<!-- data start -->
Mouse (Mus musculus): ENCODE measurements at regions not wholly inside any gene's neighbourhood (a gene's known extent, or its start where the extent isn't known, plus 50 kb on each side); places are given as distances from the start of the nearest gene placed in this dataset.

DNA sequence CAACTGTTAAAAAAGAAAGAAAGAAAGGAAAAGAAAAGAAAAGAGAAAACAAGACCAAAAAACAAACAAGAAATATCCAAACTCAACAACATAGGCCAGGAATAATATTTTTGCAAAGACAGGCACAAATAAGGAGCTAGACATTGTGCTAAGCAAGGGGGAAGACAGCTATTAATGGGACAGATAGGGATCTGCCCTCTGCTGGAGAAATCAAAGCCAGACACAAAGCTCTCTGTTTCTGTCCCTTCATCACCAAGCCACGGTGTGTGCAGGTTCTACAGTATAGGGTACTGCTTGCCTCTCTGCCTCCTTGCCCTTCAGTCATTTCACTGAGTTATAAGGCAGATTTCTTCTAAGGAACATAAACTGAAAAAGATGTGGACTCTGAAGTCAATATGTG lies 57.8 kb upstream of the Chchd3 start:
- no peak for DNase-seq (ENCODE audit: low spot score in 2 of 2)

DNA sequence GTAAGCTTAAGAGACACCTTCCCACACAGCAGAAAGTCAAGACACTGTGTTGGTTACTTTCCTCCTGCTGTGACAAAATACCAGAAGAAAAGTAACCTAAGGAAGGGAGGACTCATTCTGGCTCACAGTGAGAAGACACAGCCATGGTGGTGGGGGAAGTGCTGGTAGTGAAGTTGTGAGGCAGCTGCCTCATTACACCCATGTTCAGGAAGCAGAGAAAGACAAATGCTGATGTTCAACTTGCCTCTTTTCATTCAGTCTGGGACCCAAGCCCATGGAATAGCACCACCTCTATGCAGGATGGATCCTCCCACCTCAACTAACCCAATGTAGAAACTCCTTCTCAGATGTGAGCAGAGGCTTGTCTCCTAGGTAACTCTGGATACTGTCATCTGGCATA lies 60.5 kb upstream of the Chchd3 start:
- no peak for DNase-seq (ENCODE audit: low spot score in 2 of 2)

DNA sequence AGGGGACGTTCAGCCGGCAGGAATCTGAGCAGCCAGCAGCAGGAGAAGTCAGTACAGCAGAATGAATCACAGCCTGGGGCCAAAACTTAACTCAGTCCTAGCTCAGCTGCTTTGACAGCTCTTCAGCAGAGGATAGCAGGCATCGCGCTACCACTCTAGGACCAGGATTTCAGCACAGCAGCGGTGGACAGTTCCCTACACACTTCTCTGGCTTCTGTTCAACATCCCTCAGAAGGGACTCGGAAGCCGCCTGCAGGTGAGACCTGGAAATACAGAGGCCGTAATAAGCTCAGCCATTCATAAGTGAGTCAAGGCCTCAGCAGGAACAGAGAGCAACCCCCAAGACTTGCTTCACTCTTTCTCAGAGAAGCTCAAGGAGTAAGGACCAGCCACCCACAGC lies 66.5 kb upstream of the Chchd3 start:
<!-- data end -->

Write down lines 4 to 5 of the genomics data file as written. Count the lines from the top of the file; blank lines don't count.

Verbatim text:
DNA sequence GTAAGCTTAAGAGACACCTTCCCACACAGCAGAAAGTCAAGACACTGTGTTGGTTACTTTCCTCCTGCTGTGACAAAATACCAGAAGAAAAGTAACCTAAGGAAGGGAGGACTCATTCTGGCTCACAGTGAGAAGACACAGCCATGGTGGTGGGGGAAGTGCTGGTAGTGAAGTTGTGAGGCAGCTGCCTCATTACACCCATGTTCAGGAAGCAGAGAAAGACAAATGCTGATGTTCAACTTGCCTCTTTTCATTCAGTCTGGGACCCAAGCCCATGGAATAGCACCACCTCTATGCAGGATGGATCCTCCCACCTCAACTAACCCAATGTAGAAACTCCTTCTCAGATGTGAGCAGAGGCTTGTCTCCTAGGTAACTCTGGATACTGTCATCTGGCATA lies 60.5 kb upstream of the Chchd3 start:
- no peak for DNase-seq (ENCODE audit: low spot score in 2 of 2)